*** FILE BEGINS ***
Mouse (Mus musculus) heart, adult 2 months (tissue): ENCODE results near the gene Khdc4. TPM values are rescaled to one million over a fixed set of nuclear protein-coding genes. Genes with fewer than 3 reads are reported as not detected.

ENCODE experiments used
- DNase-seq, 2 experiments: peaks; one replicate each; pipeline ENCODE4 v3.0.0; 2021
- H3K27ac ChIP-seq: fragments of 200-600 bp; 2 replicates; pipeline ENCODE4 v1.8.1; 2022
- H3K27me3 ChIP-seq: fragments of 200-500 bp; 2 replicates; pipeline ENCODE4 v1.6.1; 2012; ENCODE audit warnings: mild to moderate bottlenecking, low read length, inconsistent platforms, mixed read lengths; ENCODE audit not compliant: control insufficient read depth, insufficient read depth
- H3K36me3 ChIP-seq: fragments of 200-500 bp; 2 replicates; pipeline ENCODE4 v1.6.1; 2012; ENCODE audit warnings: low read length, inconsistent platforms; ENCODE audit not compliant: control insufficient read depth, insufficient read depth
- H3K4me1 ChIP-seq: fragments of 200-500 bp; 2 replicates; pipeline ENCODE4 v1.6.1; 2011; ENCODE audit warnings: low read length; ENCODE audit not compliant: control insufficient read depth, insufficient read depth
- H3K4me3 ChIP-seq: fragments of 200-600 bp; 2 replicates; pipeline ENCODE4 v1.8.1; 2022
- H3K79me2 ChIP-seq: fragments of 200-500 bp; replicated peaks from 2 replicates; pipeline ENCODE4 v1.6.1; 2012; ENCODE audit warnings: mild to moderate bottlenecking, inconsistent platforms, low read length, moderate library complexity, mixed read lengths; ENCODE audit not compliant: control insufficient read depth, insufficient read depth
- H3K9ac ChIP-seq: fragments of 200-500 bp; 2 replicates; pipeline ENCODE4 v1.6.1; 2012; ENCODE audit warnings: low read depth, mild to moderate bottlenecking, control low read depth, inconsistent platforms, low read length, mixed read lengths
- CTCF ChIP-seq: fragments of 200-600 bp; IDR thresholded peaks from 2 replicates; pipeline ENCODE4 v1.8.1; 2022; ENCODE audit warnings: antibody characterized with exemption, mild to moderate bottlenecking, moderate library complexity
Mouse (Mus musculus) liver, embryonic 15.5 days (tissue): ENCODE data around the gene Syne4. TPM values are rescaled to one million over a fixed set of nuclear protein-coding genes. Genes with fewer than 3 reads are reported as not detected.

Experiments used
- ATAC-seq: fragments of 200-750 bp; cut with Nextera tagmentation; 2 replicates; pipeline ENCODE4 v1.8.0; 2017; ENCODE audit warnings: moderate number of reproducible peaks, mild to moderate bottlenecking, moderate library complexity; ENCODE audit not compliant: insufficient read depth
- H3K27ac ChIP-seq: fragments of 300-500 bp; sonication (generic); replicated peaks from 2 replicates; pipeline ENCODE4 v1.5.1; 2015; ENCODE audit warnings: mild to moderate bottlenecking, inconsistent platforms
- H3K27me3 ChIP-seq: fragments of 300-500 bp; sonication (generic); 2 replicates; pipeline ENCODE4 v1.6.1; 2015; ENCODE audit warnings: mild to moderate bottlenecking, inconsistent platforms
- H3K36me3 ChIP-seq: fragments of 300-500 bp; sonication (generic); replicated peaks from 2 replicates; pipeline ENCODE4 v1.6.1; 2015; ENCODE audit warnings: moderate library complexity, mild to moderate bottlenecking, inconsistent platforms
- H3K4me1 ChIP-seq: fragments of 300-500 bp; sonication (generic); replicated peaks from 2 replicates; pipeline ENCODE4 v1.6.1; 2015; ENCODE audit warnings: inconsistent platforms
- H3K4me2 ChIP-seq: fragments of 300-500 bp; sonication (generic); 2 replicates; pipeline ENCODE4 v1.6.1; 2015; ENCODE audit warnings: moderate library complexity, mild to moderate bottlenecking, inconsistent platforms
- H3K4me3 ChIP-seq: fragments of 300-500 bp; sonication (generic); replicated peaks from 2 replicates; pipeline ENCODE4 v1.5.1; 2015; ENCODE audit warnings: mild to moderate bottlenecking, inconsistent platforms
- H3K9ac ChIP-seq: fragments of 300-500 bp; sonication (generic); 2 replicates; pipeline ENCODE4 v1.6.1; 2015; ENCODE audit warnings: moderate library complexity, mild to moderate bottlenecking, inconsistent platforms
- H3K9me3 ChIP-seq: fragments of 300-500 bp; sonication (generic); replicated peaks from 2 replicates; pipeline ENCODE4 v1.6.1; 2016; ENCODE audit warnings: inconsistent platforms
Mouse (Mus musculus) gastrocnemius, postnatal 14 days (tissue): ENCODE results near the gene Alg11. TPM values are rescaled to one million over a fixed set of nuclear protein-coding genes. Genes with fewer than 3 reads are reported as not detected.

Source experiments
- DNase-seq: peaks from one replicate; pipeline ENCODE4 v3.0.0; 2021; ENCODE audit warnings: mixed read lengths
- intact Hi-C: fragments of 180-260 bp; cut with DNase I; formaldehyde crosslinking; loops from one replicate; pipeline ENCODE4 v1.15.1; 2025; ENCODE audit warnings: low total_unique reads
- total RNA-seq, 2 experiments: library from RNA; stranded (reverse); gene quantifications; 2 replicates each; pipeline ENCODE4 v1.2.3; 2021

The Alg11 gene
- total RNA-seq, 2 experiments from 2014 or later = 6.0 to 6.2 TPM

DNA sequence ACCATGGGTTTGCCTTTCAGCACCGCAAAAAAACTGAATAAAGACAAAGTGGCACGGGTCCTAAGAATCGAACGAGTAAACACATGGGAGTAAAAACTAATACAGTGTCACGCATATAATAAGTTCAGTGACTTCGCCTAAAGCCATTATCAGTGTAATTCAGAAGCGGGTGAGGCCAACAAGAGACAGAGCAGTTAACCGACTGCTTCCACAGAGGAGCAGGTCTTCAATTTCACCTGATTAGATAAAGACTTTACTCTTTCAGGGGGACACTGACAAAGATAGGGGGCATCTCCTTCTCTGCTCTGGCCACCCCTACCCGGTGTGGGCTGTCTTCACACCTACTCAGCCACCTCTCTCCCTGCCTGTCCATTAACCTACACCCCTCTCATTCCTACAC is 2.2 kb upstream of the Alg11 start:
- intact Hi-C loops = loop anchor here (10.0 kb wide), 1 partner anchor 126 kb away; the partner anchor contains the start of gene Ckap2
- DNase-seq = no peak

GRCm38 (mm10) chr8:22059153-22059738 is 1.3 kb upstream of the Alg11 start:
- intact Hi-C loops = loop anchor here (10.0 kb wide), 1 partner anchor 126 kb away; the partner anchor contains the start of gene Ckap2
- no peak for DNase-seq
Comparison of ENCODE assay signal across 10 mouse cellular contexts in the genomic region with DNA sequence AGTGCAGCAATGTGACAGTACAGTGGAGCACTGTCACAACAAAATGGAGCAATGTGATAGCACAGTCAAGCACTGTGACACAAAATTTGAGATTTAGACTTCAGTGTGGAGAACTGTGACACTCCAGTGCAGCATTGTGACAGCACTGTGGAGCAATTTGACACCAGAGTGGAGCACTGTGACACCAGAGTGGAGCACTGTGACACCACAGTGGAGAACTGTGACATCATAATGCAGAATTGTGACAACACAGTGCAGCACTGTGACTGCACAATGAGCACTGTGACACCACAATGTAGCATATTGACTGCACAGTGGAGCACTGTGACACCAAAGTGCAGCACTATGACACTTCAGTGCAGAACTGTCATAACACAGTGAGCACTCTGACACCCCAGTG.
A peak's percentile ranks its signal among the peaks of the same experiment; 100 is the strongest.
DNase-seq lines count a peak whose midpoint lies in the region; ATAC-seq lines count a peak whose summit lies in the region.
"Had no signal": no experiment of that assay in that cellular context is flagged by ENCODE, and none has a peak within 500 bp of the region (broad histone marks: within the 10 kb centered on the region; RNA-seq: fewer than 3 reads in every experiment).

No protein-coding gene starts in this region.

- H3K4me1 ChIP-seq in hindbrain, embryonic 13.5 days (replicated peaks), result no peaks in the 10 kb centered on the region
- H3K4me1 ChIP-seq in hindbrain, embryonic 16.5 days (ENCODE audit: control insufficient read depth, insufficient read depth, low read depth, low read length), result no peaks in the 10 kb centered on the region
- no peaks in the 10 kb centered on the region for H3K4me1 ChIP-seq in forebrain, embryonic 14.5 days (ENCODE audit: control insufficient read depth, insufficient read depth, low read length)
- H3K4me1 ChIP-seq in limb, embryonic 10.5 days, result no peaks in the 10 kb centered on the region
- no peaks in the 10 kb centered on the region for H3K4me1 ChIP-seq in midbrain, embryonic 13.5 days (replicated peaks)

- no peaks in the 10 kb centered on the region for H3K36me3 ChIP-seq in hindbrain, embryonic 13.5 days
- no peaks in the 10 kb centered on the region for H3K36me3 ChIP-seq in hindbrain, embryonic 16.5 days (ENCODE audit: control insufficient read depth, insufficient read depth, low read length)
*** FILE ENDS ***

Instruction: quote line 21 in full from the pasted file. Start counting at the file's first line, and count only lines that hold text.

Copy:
- H3K9ac ChIP-seq: fragments of 300-500 bp; sonication (generic); 2 replicates; pipeline ENCODE4 v1.6.1; 2015; ENCODE audit warnings: moderate library complexity, mild to moderate bottlenecking, inconsistent platforms